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1749 Vaugondy Map of Zanzibar, Africa

Cote de Zanguebar. Par le Sr. Robert de Vaugondy fils de Mr. Robert Geog. du Roi. - Main View

1749 Vaugondy Map of Zanzibar, Africa


Incredible hand colored map of eastern Africa depicting Lake Malawi and Mombasa.



Cote de Zanguebar. Par le Sr. Robert de Vaugondy fils de Mr. Robert Geog. du Roi.
  1749 (dated)     7.5 x 6.5 in (19.05 x 16.51 cm)     1 : 13000000


This is a hand colored 1749 Didier Robert de Vaugondy map of Kenya, Tanzania, Mozambique, and Malawi, and Zanzibar. The map presents the African coast from just north of the Equator to Mozambique and from the 'unknown interior' of the continent to the Indian Ocean. An incomplete, embryonic depiction of Lake Malawi (Grand Lac Marawi) is at the center of the map. Though Lake Malawi had not yet been 'discovered', it had appeared on early maps of Africa, including Emmanuel Bowen's 1747 A New and Accurate Map of Africa. Lake Malawi was not officially discovered until Portuguese trader Candido Jose da Costa Cardoso stumbled upon it in 1849 – one hundred years after Vaugondy's representation here. Vaugondy's and Bowen's inclusion of Lake Malawi is most likely a prescient interpretation of indigenous reports brought to Europe by 17th century Portuguese traders. Its form would be followed by subsequent cartographers well into the mid-19th century when the explorations of John Hanning Speke, David Livingstone, Richard Francis Burton and others would at last yield a detailed study of Africa's interior.

The Zanzibar archipelago, which lies off the coast of Tanzania, is made up of two islands, Unguja (usually referred to as Zanzibar) and Pemba, which is also labeled here. Zanzibar has a long history, and was most likely mentioned in a Greco-Roman text which dates from between the 1st and 3rd centuries AD. In 1749, when Didier Robert de Vaugondy composed this map, Zanzibar was under the control of the Sultanate of Oman. Zanzibar and Pemba became British protectorates in 1890, and remained so until 1963, when it became an independent country within the Commonwealth. In April 1964, the People's Republic of Zanzibar and Pemba merged with Tanganyika to become the United Republic of Tanzania.

Several cities are labeled, including Mombasa (Monbaza), Kenya. Mombasa has a note associated with it, stating that it is the residence of the Roi de Melinde, who appears in Rabelais's work La vie de Gargantua et de Pantagruel. Numerous rivers and tributaries are depicted, including the Zambeze River near the bottom of the map. Different regions of the map are labeled as belonging to a certain tribe. A note is included along the left border which states, 'The interior or the country is unknown, but it is known that it is ravaged by frequent incursions by Monbos, Zimbes, Jagas, Galles, etc' (L'interieur du Pays est inconnu, mais on sait qu'il est ravage par les incursions fréquentes des Monbos, des Zonves, des, Jagas, des Galles, etc.).

This map was published by Gilles Robert de Vaugondy in his Atlas Universel, Portatif et Militaire in the 1749 edition.


Gilles (1688 - 1766) and Didier (c. 1723 - 1786) Robert de Vaugondy were map publishers, engravers, and cartographers active in Paris during the mid-18th century. The father and son team were the inheritors to the important Sanson cartographic firm whose stock supplied much of their initial material. Graduating from Sanson's map's Gilles, and more particularly Didier, began to produce their own substantial corpus of work. Vaugondys were well respected for the detail and accuracy of their maps in which they made excellent use of the considerable resources available in 18th century Paris to produce the most accurate and fantasy-free maps possible. The Vaugondys compiled each map based upon their own superior geographic knowledge, scholarly research, the journals of contemporary explorers and missionaries, and direct astronomical observation - moreover, unlike many cartographers of this period, they commonly took pains to reference their source material. Nevertheless, even in 18th century Paris geographical knowledge was severely limited - especially regarding those unexplored portions of the world, including the poles, the Pacific northwest of America, and the interior of Africa and South America. In these areas the Vaugondys, like their rivals De L'Isle and Buache, must be considered speculative geographers. Speculative geography was a genre of mapmaking that evolved in Europe, particularly Paris, in the middle to late 18th century. Cartographers in this genre would fill in unknown areas on their maps with speculations based upon their vast knowledge of cartography, personal geographical theories, and often dubious primary source material gathered by explorers and navigators. This approach, which attempted to use the known to validate the unknown, naturally engendered many rivalries. Vaugondy's feuds with other cartographers, most specifically Phillipe Buache, resulted in numerous conflicting papers being presented before the Academie des Sciences, of which both were members. The era of speculatively cartography effectively ended with the late 18th century explorations of Captain Cook, Jean Francois de Galaup de La Perouse, and George Vancouver. After Didier died, his maps were acquired by Jean-Baptiste Fortin who in 1787 sold them to Charles-François Delamarche (1740 - 1817). While Delamarche prospered from the Vaugondy maps, he also defrauded Vaugondy's window Marie Louise Rosalie Dangy of her inheritance and may even have killed her. Learn More...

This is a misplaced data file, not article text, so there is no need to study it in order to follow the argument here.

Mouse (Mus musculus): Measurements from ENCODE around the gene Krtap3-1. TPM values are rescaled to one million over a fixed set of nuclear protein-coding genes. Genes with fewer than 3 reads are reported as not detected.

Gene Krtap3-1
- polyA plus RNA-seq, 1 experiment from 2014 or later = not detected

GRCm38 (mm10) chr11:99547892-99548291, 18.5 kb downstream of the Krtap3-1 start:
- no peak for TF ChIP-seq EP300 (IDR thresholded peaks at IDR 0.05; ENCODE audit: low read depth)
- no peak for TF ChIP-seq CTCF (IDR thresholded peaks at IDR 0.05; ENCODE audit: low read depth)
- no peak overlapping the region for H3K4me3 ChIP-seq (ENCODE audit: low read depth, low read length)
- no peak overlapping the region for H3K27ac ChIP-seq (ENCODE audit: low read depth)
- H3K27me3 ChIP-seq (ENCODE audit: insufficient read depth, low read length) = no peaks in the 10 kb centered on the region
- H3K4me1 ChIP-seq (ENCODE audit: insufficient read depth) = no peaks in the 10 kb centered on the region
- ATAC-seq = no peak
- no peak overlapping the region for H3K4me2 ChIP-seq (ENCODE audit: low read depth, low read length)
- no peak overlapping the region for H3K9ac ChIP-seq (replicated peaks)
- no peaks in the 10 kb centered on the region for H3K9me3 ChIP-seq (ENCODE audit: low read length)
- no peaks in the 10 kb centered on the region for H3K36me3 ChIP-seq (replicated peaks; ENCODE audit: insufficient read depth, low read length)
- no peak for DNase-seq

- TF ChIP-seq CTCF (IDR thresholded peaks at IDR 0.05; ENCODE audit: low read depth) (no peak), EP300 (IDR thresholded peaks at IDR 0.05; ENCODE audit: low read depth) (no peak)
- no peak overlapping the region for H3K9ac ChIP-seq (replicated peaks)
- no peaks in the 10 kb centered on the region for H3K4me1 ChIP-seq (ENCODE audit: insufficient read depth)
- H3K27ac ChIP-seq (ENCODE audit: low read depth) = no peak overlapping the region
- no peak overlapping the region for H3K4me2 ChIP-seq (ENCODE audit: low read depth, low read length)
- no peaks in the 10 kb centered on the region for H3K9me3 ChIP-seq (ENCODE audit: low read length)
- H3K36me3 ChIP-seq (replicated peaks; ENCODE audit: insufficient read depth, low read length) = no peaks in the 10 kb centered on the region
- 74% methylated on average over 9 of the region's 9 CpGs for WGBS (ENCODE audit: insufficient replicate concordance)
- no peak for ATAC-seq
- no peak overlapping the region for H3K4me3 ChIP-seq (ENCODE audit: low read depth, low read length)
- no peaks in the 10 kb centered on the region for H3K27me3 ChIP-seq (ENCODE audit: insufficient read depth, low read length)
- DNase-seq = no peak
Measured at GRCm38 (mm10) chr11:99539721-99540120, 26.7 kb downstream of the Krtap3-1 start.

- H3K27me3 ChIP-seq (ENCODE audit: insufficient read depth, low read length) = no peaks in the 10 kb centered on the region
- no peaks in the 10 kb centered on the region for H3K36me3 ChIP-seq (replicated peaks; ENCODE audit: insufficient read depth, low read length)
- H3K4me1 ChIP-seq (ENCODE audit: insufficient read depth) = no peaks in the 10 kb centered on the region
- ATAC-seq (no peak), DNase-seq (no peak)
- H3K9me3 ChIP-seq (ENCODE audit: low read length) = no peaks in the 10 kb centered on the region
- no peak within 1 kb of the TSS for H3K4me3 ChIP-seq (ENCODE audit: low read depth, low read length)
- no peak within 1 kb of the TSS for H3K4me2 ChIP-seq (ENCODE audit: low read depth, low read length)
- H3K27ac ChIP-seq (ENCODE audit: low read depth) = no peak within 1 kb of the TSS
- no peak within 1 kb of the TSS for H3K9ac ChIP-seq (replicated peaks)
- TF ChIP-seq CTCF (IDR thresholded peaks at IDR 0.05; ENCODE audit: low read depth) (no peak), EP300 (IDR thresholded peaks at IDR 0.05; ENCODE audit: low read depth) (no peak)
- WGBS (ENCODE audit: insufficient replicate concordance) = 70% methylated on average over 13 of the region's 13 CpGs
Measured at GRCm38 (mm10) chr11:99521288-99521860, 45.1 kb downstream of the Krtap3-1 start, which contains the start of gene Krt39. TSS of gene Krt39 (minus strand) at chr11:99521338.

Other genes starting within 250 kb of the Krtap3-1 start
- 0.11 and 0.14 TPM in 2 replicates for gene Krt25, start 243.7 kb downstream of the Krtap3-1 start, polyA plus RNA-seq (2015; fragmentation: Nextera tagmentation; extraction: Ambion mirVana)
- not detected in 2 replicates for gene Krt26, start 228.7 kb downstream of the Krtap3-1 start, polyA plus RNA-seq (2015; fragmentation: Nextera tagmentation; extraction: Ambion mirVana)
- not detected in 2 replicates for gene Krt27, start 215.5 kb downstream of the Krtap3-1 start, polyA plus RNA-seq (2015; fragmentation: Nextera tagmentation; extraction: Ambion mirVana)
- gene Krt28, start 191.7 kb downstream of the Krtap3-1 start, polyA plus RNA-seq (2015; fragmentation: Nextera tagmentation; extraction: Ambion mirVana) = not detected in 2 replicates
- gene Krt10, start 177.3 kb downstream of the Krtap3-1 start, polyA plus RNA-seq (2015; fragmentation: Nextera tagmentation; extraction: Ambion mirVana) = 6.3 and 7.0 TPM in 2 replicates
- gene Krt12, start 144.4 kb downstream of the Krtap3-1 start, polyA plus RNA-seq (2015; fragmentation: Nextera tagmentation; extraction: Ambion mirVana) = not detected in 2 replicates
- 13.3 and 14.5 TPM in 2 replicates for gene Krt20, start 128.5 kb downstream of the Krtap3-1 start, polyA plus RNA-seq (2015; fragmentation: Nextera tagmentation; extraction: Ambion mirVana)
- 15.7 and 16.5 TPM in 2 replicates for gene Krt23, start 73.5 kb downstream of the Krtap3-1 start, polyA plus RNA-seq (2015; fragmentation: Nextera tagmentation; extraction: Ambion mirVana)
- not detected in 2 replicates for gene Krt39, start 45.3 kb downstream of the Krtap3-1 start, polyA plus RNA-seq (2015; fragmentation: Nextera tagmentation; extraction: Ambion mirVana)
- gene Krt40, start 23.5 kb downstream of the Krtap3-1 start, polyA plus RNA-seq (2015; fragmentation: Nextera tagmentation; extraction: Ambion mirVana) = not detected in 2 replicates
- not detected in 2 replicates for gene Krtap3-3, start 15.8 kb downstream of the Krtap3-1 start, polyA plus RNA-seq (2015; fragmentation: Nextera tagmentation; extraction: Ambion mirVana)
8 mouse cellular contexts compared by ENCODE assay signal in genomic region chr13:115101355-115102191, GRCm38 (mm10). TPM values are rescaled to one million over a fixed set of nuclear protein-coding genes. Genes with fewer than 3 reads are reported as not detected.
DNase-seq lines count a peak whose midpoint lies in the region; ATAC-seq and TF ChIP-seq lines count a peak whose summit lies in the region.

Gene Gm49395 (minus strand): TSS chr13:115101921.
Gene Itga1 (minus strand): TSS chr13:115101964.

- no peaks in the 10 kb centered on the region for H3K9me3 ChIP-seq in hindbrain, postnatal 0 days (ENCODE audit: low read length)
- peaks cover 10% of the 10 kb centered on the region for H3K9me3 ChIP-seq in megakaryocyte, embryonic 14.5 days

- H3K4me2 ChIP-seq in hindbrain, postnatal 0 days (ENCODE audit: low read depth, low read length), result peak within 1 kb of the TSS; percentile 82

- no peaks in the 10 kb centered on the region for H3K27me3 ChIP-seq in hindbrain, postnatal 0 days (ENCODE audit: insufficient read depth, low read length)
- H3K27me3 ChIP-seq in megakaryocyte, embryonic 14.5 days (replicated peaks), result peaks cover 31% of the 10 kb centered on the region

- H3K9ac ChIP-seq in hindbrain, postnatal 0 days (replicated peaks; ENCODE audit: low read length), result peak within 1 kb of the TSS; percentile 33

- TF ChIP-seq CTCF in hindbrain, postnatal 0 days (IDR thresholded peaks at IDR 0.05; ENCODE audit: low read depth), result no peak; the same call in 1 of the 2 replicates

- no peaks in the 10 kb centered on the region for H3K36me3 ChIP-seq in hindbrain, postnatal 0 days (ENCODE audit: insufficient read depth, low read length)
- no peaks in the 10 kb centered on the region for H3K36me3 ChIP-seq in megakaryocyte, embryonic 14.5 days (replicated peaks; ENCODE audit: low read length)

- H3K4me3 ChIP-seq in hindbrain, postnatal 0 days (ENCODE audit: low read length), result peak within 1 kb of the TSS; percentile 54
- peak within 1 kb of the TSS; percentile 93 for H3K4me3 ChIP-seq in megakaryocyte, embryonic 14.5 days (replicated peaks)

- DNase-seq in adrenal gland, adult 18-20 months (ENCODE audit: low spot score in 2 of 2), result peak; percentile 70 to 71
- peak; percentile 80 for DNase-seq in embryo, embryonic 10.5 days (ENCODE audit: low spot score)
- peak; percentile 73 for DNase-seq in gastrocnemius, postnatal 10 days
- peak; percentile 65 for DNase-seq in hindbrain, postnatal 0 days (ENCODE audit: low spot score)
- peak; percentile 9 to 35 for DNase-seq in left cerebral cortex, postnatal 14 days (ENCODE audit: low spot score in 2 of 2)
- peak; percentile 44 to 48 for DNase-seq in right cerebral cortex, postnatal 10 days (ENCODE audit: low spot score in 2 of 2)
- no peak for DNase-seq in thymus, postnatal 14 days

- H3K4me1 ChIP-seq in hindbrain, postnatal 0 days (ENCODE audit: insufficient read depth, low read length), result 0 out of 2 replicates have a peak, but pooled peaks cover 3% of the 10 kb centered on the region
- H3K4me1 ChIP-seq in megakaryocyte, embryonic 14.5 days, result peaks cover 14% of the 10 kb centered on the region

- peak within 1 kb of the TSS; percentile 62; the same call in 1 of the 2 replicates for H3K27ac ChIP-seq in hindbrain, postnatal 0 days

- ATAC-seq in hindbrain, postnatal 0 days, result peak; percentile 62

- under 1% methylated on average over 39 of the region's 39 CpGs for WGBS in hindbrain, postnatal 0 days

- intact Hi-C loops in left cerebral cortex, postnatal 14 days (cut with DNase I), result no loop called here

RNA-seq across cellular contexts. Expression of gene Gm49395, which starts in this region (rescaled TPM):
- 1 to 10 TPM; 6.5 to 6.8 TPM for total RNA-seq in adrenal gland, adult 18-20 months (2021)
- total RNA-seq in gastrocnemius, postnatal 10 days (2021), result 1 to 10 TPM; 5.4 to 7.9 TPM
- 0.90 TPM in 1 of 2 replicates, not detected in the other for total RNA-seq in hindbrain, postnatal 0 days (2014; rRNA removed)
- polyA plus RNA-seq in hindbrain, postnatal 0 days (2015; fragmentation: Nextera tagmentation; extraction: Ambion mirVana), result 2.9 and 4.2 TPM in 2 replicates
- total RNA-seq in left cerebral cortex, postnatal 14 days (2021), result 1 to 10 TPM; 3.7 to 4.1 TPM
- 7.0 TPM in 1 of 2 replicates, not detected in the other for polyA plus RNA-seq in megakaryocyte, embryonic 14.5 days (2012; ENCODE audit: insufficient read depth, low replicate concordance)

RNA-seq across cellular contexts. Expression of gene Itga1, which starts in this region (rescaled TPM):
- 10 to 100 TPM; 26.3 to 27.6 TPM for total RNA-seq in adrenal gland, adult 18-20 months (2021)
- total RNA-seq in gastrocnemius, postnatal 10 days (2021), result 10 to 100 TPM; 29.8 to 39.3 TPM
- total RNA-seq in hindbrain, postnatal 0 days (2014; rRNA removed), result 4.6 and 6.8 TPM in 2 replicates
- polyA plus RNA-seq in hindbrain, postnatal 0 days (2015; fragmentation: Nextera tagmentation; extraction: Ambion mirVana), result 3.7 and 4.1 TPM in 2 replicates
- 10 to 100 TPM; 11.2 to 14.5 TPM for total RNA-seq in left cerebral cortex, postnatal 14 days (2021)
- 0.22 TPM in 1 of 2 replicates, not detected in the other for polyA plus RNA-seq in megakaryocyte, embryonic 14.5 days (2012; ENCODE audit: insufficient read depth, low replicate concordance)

Robert de Vaugondy, G. Atlas Portatif, Universel, et Militaire (Paris: Vaugondy, Durand, Pissot) 1749.    


Very good. Blank on verso. Original pressmark visible.


Pedley, M. S., Bel et Utile, p. 207, 441. OCLC 159770058.